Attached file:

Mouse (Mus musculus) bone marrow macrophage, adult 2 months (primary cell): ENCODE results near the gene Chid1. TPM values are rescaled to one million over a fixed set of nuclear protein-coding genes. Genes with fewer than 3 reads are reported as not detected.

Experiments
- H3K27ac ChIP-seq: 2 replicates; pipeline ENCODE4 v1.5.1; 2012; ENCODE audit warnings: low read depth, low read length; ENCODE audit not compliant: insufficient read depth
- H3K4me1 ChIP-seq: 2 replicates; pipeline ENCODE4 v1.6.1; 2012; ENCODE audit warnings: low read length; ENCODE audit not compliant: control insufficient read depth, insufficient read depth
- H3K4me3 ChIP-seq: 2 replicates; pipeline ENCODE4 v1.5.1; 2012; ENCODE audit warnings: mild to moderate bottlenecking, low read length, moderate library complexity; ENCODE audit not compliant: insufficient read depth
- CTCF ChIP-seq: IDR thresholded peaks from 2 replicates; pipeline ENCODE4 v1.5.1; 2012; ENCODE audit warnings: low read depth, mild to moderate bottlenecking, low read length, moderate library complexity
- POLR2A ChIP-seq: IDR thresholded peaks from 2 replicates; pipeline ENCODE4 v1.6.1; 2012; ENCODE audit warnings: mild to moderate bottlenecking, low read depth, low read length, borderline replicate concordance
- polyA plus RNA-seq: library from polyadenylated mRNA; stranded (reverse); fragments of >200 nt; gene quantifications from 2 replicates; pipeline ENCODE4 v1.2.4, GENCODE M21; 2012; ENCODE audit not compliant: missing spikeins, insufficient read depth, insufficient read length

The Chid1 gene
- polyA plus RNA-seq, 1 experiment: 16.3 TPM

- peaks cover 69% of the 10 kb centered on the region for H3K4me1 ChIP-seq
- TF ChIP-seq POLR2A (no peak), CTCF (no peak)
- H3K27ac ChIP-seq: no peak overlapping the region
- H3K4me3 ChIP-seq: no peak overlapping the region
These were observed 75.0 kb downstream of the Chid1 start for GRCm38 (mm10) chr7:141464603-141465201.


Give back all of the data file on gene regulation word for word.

Mouse (Mus musculus) bone marrow macrophage, adult 2 months (primary cell): ENCODE results near the gene Chid1. TPM values are rescaled to one million over a fixed set of nuclear protein-coding genes. Genes with fewer than 3 reads are reported as not detected.

Experiments
- H3K27ac ChIP-seq: 2 replicates; pipeline ENCODE4 v1.5.1; 2012; ENCODE audit warnings: low read depth, low read length; ENCODE audit not compliant: insufficient read depth
- H3K4me1 ChIP-seq: 2 replicates; pipeline ENCODE4 v1.6.1; 2012; ENCODE audit warnings: low read length; ENCODE audit not compliant: control insufficient read depth, insufficient read depth
- H3K4me3 ChIP-seq: 2 replicates; pipeline ENCODE4 v1.5.1; 2012; ENCODE audit warnings: mild to moderate bottlenecking, low read length, moderate library complexity; ENCODE audit not compliant: insufficient read depth
- CTCF ChIP-seq: IDR thresholded peaks from 2 replicates; pipeline ENCODE4 v1.5.1; 2012; ENCODE audit warnings: low read depth, mild to moderate bottlenecking, low read length, moderate library complexity
- POLR2A ChIP-seq: IDR thresholded peaks from 2 replicates; pipeline ENCODE4 v1.6.1; 2012; ENCODE audit warnings: mild to moderate bottlenecking, low read depth, low read length, borderline replicate concordance
- polyA plus RNA-seq: library from polyadenylated mRNA; stranded (reverse); fragments of >200 nt; gene quantifications from 2 replicates; pipeline ENCODE4 v1.2.4, GENCODE M21; 2012; ENCODE audit not compliant: missing spikeins, insufficient read depth, insufficient read length

The Chid1 gene
- polyA plus RNA-seq, 1 experiment: 16.3 TPM

- peaks cover 69% of the 10 kb centered on the region for H3K4me1 ChIP-seq
- TF ChIP-seq POLR2A (no peak), CTCF (no peak)
- H3K27ac ChIP-seq: no peak overlapping the region
- H3K4me3 ChIP-seq: no peak overlapping the region
These were observed 75.0 kb downstream of the Chid1 start for GRCm38 (mm10) chr7:141464603-141465201.